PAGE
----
Turtle Island, as the introduction explains, is more or less both a place later named North America, and no place, a place that does not exist today, since it refers to life prior to the imposition of Manifest Destiny. “I believe that Turtle Island is so much more powerful than the violence being done to it, that I believe it will continue on after Manifest Destiny finishes manifesting and fades from human history.” (p. 7-8).
Turtle Island, therefore, is connected to a relationship to the space where one lives. Starting from this spatial relationship, and rejecting the use of convenient new technologies, each interview was conducted during a motorcycle trip through this territory; from the border imposed between Mexico and the United States to Canadian territory.
The stories, some of them passed down through the generations, show the arbitrariness of borders, imposed by official languages and the institutionalization of different peoples, confined in each territory, in the name of their recognition by the State.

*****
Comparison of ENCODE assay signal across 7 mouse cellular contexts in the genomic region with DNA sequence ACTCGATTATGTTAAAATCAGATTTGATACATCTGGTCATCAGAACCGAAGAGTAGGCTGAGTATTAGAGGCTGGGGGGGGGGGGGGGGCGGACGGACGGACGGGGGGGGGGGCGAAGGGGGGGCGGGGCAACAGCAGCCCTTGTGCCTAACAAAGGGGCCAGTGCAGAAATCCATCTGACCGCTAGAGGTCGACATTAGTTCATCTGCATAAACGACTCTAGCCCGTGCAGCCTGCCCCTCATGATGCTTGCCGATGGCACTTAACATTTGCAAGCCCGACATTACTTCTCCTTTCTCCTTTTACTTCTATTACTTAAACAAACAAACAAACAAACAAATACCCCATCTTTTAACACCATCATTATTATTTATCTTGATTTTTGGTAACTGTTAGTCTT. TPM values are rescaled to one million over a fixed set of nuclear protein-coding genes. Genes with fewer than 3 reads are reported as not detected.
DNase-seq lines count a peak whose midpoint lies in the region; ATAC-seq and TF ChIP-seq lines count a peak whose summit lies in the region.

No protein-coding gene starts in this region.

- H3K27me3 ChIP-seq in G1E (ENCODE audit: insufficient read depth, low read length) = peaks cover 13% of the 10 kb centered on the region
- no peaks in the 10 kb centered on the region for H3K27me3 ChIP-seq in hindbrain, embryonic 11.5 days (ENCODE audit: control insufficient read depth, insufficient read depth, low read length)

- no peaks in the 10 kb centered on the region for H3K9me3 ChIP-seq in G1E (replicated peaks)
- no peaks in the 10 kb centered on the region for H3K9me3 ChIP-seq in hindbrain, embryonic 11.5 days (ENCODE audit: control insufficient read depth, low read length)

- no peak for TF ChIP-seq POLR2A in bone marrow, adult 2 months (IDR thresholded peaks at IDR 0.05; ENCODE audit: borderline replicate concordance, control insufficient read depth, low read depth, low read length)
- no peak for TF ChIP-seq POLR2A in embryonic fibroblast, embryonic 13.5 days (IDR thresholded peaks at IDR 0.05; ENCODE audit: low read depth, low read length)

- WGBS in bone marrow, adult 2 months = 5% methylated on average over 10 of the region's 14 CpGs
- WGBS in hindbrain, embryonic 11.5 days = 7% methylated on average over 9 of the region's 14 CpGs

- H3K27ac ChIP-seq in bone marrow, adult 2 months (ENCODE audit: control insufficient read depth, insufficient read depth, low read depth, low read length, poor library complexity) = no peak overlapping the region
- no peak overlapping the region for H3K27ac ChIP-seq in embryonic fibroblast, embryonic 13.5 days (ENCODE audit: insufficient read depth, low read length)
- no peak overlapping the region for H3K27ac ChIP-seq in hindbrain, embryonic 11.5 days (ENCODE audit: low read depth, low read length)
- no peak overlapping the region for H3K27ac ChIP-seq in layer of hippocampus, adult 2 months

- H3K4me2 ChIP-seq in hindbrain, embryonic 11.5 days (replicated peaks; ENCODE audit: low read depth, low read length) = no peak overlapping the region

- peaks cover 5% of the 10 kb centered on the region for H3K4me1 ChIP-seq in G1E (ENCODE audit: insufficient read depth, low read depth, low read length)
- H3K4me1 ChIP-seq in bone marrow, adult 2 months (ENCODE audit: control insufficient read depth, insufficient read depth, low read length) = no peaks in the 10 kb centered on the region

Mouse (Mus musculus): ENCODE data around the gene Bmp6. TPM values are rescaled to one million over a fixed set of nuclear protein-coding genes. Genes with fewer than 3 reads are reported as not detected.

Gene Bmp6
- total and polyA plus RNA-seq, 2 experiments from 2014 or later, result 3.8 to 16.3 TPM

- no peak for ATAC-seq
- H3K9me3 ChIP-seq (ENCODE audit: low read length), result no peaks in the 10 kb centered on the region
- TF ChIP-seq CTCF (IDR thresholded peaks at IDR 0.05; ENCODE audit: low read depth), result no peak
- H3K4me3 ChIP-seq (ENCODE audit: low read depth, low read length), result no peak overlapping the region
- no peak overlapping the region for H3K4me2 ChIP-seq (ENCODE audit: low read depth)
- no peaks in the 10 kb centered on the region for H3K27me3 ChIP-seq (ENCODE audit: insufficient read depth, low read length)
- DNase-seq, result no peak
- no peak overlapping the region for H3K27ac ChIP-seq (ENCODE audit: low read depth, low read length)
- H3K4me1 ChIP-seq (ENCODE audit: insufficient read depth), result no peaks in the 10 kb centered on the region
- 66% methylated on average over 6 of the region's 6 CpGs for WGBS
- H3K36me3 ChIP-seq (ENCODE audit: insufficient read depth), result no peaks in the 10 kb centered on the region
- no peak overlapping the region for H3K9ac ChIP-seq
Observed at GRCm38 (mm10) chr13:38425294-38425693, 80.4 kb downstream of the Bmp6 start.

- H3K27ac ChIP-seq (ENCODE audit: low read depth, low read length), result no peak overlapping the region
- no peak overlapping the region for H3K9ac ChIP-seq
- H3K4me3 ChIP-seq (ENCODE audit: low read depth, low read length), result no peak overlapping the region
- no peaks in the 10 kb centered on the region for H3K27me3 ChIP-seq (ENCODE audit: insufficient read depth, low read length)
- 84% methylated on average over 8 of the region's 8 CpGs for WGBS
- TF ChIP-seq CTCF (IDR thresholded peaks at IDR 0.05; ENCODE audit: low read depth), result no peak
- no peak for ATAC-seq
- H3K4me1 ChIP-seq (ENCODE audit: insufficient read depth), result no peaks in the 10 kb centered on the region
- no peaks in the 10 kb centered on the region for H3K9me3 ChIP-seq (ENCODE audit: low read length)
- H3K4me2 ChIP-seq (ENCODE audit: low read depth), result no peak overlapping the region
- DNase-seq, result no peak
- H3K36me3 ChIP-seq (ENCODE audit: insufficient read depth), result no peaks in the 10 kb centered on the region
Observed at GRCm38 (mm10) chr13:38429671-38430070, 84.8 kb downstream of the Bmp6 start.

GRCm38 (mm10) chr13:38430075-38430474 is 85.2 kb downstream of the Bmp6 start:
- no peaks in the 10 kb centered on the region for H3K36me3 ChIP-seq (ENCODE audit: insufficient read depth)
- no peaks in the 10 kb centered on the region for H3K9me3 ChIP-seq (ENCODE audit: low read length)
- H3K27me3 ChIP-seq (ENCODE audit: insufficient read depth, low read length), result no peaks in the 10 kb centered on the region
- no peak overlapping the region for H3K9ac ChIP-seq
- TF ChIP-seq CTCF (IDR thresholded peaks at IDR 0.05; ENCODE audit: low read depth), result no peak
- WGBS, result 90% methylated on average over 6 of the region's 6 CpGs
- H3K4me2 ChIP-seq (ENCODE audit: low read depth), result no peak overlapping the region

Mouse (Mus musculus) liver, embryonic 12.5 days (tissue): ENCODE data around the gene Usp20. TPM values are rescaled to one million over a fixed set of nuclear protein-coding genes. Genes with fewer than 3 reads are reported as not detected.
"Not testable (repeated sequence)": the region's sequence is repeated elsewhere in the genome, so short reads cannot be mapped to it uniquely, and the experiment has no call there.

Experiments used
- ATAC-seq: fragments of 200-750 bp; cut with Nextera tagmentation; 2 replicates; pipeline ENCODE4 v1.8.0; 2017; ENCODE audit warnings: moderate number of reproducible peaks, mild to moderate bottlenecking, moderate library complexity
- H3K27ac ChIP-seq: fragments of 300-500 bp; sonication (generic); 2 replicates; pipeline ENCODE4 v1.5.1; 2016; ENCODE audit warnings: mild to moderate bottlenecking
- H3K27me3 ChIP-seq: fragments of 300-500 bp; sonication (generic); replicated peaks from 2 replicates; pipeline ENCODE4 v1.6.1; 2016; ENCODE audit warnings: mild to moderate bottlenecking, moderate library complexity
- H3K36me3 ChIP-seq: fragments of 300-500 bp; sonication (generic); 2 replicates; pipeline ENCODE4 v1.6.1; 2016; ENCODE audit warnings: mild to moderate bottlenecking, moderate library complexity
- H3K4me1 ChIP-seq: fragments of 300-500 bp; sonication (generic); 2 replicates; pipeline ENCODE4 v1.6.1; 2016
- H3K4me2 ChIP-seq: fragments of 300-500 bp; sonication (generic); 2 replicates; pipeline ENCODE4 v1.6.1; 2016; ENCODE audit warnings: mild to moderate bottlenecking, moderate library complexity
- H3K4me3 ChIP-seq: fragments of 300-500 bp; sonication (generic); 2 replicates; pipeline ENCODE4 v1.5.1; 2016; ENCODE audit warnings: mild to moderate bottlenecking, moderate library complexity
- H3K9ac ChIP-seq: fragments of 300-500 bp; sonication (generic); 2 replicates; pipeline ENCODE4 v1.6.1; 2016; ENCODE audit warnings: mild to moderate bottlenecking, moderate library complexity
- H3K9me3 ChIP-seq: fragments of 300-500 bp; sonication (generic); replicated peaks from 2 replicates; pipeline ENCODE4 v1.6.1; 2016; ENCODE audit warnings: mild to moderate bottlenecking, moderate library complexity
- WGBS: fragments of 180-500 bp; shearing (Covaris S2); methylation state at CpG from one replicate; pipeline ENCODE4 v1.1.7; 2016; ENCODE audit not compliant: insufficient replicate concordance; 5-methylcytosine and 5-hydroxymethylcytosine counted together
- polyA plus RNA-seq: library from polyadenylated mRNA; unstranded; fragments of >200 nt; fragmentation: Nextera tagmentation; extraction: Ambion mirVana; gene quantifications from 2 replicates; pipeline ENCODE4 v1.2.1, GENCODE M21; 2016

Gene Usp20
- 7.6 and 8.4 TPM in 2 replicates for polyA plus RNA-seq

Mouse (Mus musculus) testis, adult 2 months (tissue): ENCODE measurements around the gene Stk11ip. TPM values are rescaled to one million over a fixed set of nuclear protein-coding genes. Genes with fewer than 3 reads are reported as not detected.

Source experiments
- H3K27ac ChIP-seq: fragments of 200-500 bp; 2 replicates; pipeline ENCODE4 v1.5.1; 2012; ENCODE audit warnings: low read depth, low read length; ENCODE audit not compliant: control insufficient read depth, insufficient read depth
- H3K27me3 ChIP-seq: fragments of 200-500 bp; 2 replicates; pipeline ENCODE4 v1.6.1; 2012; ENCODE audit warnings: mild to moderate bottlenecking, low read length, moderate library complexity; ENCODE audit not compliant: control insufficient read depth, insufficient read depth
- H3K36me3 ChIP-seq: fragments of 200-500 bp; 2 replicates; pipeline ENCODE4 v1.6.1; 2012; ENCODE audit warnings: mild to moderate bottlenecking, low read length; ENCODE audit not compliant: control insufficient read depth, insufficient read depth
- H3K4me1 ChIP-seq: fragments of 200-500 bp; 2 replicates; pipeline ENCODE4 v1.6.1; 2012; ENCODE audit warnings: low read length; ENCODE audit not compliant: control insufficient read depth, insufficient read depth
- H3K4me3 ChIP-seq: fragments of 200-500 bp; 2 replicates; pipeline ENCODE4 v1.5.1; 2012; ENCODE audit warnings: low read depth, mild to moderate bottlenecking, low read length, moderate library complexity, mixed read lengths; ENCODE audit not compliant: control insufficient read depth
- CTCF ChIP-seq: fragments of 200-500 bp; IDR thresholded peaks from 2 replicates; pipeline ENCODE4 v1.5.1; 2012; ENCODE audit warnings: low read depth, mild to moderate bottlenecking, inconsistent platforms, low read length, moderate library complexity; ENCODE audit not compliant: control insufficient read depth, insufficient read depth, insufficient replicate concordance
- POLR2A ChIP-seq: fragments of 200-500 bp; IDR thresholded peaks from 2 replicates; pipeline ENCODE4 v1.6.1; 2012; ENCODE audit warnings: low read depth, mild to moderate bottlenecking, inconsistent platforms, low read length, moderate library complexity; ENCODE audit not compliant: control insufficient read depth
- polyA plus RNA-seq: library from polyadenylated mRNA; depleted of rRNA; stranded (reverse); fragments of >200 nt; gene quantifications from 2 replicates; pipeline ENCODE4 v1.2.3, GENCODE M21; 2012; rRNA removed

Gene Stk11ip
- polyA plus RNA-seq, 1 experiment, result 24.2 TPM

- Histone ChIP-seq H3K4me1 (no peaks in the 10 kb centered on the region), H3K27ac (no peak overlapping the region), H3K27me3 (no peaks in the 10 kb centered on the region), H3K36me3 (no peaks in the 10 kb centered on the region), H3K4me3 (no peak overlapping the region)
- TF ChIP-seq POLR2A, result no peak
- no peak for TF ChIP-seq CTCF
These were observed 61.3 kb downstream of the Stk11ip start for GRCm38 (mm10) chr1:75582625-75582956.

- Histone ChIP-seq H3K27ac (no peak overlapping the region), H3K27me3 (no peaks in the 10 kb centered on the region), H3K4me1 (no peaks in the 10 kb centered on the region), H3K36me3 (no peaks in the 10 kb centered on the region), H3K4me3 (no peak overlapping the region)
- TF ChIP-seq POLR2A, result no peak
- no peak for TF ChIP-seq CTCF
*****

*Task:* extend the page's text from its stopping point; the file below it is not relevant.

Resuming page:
Kevy – a Tohono O’odham, who lives in Phoenix, Arizona – talking about the movement of his people, claims that, “Tenategum [the mystery, for the Tohono O’odham] gives us, not freedom, but the inherent right to move freely across the land (…)”(p. 61). In addition, “On tribal lands there are traditional routes, dirt roads that lead into northern Sonora [in Mexican territory] and that go into other villages in Sonora. (…). [But today] There is border patrol presence, and not just the border patrol but also the federales, the police, and also unknown militia groups as well as the cartel.”(p. 61).
From Canadian territory, Danielle, Anishinaabe, highlights the western effects on the relations of the peoples who survived centuries of massacre in the territory: “here in Hamilton, a lot of the Haudenosaunee people will say ‘it’s Haudenosaunee land.’ And a lot of the Anishinaabe people will say ‘it’s Anishinaabe land.’ Meanwhile, we’re all still distinguishing territory by Canadian standards.”(p. 34-35). She also highlights the continuity of the massacre of the people by the State through state education and bargaining for rights.